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As construction deadlines near, funding specifics for Avista Stadium improvements still unclear

New lights, field renovations and a wraparound concourse are part of the Spokane Indians' plan for renovations to Avista Stadium. The team faces a 2026 deadline for completing required upgrades.
Brandon Hollingsworth/SPR News
New lights, field renovations and a wraparound concourse are part of the Spokane Indians' plan for renovations to Avista Stadium. The team faces a 2026 deadline for completing required upgrades.

The Spokane Indians baseball team faces a spring 2026 deadline to complete millions of dollars in required upgrades to its home stadium in Spokane Valley. But how the work will be paid for is still being figured out.

For most of this year, the Indians and Spokane County have been in talks about how much responsibility each side will shoulder. The issue was most recently raised at an August 29 planning meeting with Spokane County Commissioners. Indians president Chris Duff told commissioners the upgrades will be well worth the price tag.

“This is a safe investment,” Duff said. “This is not a new team. This is not a new stadium. We know the stadium is in the right spot, we know the bones are right. And we know this community is very supportive.”

Spokane County owns the stadium. The projected cost of the upgrades is $22.8 million. The Indians are asking the county to commit $11 million over two years, and the team plans to contribute $3 million. The rest of the money would be raised through a mix of private and public sources, according to Duff.

Spokane County’s chief executive officer, Scott Simmons, said the county can probably come up with the money, though it’s not immediately clear how.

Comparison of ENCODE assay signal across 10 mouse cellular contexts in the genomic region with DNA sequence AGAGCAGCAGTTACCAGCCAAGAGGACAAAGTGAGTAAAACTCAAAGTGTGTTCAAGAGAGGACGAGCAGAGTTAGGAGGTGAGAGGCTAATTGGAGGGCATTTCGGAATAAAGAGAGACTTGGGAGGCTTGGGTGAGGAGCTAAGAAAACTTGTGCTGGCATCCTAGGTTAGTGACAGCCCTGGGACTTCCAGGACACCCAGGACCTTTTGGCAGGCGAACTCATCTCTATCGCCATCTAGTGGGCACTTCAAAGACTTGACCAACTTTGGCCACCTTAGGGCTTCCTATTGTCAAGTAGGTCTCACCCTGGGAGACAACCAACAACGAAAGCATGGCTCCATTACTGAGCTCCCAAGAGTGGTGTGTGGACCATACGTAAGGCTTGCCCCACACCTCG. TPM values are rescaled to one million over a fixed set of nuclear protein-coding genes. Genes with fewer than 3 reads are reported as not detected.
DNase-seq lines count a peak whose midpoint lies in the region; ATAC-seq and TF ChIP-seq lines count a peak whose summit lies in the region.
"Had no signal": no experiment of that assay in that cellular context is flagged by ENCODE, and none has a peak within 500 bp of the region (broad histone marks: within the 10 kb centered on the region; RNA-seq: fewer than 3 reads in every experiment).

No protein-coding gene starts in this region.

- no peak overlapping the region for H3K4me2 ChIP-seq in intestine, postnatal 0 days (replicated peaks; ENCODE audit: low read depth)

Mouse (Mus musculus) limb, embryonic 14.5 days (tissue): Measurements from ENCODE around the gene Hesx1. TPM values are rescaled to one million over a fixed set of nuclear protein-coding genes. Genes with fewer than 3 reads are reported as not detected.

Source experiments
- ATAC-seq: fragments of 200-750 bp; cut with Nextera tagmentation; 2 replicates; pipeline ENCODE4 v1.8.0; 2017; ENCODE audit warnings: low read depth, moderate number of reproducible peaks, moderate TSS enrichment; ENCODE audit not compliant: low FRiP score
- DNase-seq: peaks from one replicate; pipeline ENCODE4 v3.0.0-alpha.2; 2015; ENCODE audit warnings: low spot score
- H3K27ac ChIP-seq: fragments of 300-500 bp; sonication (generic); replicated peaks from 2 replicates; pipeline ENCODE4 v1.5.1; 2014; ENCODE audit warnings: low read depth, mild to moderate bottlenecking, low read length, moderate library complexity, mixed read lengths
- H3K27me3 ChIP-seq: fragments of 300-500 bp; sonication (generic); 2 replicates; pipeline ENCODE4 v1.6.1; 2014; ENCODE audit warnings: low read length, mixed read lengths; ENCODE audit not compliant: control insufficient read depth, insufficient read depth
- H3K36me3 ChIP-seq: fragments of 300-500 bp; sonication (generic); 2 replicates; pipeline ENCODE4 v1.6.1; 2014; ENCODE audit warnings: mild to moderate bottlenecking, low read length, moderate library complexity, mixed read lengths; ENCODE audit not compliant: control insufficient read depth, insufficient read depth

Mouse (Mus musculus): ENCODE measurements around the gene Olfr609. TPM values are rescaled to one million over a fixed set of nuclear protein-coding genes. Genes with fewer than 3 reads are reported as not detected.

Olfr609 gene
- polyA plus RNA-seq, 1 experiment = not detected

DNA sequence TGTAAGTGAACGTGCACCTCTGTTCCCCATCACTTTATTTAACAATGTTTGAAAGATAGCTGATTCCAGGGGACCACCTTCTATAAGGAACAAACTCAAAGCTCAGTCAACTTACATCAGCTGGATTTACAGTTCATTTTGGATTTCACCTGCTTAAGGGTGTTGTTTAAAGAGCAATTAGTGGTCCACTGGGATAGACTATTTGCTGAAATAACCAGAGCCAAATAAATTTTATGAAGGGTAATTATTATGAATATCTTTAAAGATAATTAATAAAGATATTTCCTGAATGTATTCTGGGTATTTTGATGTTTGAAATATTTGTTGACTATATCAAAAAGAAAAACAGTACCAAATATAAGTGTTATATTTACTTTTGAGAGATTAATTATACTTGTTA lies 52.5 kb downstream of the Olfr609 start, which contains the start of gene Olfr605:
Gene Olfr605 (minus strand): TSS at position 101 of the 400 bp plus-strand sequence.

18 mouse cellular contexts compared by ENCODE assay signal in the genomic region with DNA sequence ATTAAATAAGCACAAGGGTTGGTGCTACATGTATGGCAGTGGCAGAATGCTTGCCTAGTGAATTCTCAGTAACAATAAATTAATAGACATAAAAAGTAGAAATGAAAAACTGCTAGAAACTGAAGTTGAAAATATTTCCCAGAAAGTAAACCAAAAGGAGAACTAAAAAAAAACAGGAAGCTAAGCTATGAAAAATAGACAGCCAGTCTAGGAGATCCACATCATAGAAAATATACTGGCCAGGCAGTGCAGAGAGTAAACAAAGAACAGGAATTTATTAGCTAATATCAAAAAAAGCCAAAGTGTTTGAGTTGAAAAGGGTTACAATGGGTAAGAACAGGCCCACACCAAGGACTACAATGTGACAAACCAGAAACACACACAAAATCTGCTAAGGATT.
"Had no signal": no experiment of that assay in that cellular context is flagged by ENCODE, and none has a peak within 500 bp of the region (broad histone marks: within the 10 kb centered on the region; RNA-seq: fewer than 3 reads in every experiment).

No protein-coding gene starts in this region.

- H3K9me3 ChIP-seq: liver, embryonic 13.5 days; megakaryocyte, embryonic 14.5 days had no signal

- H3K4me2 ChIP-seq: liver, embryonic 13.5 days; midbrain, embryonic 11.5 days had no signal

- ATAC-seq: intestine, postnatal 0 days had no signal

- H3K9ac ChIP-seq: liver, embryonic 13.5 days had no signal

“I don’t have a magic bullet off the top of my head where $11 million might come from, but I think there’s some traction towards getting some of those dollars that we could start identifying from a number of sources,” Simmons said.

The improvements to Avista Stadium, built in 1958, are required by Major League Baseball. They include replacing the lights that illuminate the field during night games, remodeling and expanding the home and visitors’ clubhouses, replacing dugouts and other changes to the field and the stadium’s innards used by staff and players. The mandatory improvements are expected to cost $16 million.

The Indians also want to use the opportunity to make upgrades to the portions of the stadium used by fans. Those changes – including a concourse that fully encircles the field – would cost about $7 million.

County commissioner Josh Kerns indicated the team’s fundraising plans lacked specifics. He was also concerned that the county’s contribution might be disproportionately large.

“At the end of the day, it looks like there’s a lot of taxpayer dollars that are going to go into this,” Kerns said. “It’s looking less like a public-private partnership and more like a public-public-public-private partnership.”

Simmons asked Duff for more detailed information about construction timelines as commissioners continue to mull the team’s request. Duff told the group that a financial commitment must be secured before year’s end if the team is going to meet deadlines for improvements, with actual funding to follow early in the new year. He said getting the county’s support is a crucial step in advancing fundraising efforts from private entities.

“We’ve got enough funds right now to continue the design process, but once we get to the construction phase, the bidding phase, we will need additional funds,” Duff said, adding that the first round of money should be in hand no later than January.

Commissioner Al French suggested asking for state funding. Duff said the Indians and ten other professional and semi-professional baseball teams in Washington have formed a coalition to ask the state for money for the Avista upgrades and other projects.

Simmons and the county commissioners agreed to revisit the Indians’ request at a September 12 planning session, but that didn’t happen. An agenda for the commission’s September 19 meeting has not been published.

Brandon Hollingsworth is your All Things Considered host. He has served public radio audiences for fifteen years, primarily in reporting, hosting and interviewing. His previous ports-of-call were WUOT-FM in Knoxville, Tennessee, and Alabama Public Radio. His work has been heard nationally on Morning Edition, All Things Considered, Here and Now and NPR’s top-of-the-hour newscasts.